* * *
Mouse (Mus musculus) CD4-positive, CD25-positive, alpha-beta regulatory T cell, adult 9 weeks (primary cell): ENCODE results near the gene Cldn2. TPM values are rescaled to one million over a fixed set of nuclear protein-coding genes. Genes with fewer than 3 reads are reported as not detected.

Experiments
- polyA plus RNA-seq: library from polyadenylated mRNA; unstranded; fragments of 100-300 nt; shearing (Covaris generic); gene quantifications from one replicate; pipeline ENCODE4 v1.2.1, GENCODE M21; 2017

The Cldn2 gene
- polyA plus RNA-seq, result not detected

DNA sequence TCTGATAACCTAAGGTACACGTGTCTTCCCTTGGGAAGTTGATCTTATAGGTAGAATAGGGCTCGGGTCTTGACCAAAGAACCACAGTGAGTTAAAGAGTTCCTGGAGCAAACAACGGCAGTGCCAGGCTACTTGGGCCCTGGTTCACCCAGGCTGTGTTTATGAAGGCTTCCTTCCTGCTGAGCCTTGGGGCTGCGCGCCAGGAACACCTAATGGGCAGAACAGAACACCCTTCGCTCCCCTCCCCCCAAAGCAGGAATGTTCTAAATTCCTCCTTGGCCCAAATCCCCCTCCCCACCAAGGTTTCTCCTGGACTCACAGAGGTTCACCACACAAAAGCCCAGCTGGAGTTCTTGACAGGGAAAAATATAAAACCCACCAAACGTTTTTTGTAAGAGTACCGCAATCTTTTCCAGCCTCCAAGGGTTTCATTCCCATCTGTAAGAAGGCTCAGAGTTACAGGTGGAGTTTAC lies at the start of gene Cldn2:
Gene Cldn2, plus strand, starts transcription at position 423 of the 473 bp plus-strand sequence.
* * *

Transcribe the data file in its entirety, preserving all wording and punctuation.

Mouse (Mus musculus) CD4-positive, CD25-positive, alpha-beta regulatory T cell, adult 9 weeks (primary cell): ENCODE results near the gene Cldn2. TPM values are rescaled to one million over a fixed set of nuclear protein-coding genes. Genes with fewer than 3 reads are reported as not detected.

Experiments
- polyA plus RNA-seq: library from polyadenylated mRNA; unstranded; fragments of 100-300 nt; shearing (Covaris generic); gene quantifications from one replicate; pipeline ENCODE4 v1.2.1, GENCODE M21; 2017

The Cldn2 gene
- polyA plus RNA-seq, result not detected

DNA sequence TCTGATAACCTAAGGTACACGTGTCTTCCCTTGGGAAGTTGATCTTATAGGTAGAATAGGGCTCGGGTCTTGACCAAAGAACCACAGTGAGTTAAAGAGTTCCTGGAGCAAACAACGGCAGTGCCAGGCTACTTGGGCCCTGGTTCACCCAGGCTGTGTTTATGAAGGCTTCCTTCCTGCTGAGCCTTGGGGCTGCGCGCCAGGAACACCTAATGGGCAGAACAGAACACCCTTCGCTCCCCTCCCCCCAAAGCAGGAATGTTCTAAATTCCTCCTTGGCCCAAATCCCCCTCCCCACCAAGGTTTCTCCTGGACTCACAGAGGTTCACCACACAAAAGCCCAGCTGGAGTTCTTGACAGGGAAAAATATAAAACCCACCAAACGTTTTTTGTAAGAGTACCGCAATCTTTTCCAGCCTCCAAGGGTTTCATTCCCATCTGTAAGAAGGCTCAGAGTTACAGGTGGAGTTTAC lies at the start of gene Cldn2:
Gene Cldn2, plus strand, starts transcription at position 423 of the 473 bp plus-strand sequence.